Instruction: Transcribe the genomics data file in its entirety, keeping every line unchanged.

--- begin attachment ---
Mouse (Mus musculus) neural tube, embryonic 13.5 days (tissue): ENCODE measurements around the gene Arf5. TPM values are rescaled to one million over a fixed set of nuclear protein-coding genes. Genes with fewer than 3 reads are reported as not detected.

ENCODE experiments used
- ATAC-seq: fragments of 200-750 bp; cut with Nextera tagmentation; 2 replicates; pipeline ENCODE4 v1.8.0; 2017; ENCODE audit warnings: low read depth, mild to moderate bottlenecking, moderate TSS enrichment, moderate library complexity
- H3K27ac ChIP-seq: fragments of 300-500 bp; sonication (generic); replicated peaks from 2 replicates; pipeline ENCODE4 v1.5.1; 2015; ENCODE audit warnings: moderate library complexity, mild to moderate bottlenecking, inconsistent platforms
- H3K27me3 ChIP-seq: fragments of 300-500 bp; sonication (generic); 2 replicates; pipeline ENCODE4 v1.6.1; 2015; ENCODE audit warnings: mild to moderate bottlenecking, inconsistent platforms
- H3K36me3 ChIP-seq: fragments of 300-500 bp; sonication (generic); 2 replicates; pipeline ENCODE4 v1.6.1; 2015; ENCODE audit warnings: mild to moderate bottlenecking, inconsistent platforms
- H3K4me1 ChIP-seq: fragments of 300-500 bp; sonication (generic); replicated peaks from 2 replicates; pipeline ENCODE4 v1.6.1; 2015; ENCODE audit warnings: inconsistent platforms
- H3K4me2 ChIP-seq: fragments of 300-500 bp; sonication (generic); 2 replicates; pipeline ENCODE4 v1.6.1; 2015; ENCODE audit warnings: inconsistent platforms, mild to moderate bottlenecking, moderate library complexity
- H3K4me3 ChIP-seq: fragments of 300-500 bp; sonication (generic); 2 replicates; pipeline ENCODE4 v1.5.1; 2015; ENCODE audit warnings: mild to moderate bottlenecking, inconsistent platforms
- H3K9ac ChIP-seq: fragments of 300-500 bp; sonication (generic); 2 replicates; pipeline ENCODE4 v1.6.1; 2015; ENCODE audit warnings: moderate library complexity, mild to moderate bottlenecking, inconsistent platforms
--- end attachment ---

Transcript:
Mouse (Mus musculus) neural tube, embryonic 13.5 days (tissue): ENCODE measurements around the gene Arf5. TPM values are rescaled to one million over a fixed set of nuclear protein-coding genes. Genes with fewer than 3 reads are reported as not detected.

ENCODE experiments used
- ATAC-seq: fragments of 200-750 bp; cut with Nextera tagmentation; 2 replicates; pipeline ENCODE4 v1.8.0; 2017; ENCODE audit warnings: low read depth, mild to moderate bottlenecking, moderate TSS enrichment, moderate library complexity
- H3K27ac ChIP-seq: fragments of 300-500 bp; sonication (generic); replicated peaks from 2 replicates; pipeline ENCODE4 v1.5.1; 2015; ENCODE audit warnings: moderate library complexity, mild to moderate bottlenecking, inconsistent platforms
- H3K27me3 ChIP-seq: fragments of 300-500 bp; sonication (generic); 2 replicates; pipeline ENCODE4 v1.6.1; 2015; ENCODE audit warnings: mild to moderate bottlenecking, inconsistent platforms
- H3K36me3 ChIP-seq: fragments of 300-500 bp; sonication (generic); 2 replicates; pipeline ENCODE4 v1.6.1; 2015; ENCODE audit warnings: mild to moderate bottlenecking, inconsistent platforms
- H3K4me1 ChIP-seq: fragments of 300-500 bp; sonication (generic); replicated peaks from 2 replicates; pipeline ENCODE4 v1.6.1; 2015; ENCODE audit warnings: inconsistent platforms
- H3K4me2 ChIP-seq: fragments of 300-500 bp; sonication (generic); 2 replicates; pipeline ENCODE4 v1.6.1; 2015; ENCODE audit warnings: inconsistent platforms, mild to moderate bottlenecking, moderate library complexity
- H3K4me3 ChIP-seq: fragments of 300-500 bp; sonication (generic); 2 replicates; pipeline ENCODE4 v1.5.1; 2015; ENCODE audit warnings: mild to moderate bottlenecking, inconsistent platforms
- H3K9ac ChIP-seq: fragments of 300-500 bp; sonication (generic); 2 replicates; pipeline ENCODE4 v1.6.1; 2015; ENCODE audit warnings: moderate library complexity, mild to moderate bottlenecking, inconsistent platforms